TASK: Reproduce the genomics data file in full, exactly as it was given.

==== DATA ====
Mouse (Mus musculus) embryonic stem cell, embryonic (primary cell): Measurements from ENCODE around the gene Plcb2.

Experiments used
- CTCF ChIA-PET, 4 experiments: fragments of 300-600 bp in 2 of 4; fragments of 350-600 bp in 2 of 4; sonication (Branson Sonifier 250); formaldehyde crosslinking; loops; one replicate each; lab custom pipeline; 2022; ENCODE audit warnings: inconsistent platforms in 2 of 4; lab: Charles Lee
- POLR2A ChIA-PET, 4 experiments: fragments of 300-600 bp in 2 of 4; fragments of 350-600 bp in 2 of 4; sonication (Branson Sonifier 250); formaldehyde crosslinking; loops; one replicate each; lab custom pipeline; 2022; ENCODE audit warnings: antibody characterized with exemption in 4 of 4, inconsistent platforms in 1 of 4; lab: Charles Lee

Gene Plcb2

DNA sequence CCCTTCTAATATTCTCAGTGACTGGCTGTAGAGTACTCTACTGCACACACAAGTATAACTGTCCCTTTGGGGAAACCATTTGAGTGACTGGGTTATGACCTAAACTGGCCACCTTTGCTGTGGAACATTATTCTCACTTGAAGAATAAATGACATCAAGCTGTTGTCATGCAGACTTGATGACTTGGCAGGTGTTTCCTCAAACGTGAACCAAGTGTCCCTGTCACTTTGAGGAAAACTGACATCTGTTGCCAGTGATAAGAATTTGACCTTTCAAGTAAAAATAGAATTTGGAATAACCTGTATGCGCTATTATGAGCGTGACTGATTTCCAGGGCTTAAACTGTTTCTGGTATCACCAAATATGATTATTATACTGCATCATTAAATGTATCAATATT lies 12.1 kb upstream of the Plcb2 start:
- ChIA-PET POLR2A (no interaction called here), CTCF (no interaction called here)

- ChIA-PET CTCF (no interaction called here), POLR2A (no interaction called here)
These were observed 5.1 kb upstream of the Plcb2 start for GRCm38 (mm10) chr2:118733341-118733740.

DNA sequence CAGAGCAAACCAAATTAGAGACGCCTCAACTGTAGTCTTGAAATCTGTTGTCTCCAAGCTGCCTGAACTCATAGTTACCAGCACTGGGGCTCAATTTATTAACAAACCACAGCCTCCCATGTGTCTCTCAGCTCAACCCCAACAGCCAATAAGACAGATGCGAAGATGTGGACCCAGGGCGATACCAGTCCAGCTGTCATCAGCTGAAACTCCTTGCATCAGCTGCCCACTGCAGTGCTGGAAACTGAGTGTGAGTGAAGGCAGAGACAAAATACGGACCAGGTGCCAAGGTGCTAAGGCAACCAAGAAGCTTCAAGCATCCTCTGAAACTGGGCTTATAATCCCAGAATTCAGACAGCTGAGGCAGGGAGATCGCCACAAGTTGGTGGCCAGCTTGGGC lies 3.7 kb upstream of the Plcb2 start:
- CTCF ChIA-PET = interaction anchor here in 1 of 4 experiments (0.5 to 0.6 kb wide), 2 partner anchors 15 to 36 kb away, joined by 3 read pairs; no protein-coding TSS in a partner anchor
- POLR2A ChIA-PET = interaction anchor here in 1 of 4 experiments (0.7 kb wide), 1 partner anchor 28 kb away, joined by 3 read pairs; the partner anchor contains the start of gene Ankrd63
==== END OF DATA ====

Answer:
Mouse (Mus musculus) embryonic stem cell, embryonic (primary cell): Measurements from ENCODE around the gene Plcb2.

Experiments used
- CTCF ChIA-PET, 4 experiments: fragments of 300-600 bp in 2 of 4; fragments of 350-600 bp in 2 of 4; sonication (Branson Sonifier 250); formaldehyde crosslinking; loops; one replicate each; lab custom pipeline; 2022; ENCODE audit warnings: inconsistent platforms in 2 of 4; lab: Charles Lee
- POLR2A ChIA-PET, 4 experiments: fragments of 300-600 bp in 2 of 4; fragments of 350-600 bp in 2 of 4; sonication (Branson Sonifier 250); formaldehyde crosslinking; loops; one replicate each; lab custom pipeline; 2022; ENCODE audit warnings: antibody characterized with exemption in 4 of 4, inconsistent platforms in 1 of 4; lab: Charles Lee

Gene Plcb2

DNA sequence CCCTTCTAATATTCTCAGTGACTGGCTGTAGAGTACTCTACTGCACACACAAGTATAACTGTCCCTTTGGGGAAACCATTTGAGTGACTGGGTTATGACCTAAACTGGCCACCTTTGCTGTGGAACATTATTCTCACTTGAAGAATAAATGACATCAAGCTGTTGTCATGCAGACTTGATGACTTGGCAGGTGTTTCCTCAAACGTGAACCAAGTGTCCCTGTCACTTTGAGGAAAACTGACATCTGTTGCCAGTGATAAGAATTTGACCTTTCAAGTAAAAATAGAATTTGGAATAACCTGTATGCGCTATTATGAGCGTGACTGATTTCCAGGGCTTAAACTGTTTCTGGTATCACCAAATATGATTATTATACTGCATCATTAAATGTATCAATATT lies 12.1 kb upstream of the Plcb2 start:
- ChIA-PET POLR2A (no interaction called here), CTCF (no interaction called here)

- ChIA-PET CTCF (no interaction called here), POLR2A (no interaction called here)
These were observed 5.1 kb upstream of the Plcb2 start for GRCm38 (mm10) chr2:118733341-118733740.

DNA sequence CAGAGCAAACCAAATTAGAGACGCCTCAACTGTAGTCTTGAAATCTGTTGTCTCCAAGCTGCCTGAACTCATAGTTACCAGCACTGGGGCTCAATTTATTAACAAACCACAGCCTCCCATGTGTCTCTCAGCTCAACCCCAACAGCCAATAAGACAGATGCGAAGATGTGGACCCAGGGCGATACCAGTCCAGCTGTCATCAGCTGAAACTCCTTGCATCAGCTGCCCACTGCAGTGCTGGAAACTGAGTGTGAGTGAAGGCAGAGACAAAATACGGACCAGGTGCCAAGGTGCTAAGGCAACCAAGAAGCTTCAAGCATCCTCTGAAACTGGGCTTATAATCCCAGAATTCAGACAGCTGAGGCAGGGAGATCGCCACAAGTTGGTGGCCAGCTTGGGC lies 3.7 kb upstream of the Plcb2 start:
- CTCF ChIA-PET = interaction anchor here in 1 of 4 experiments (0.5 to 0.6 kb wide), 2 partner anchors 15 to 36 kb away, joined by 3 read pairs; no protein-coding TSS in a partner anchor
- POLR2A ChIA-PET = interaction anchor here in 1 of 4 experiments (0.7 kb wide), 1 partner anchor 28 kb away, joined by 3 read pairs; the partner anchor contains the start of gene Ankrd63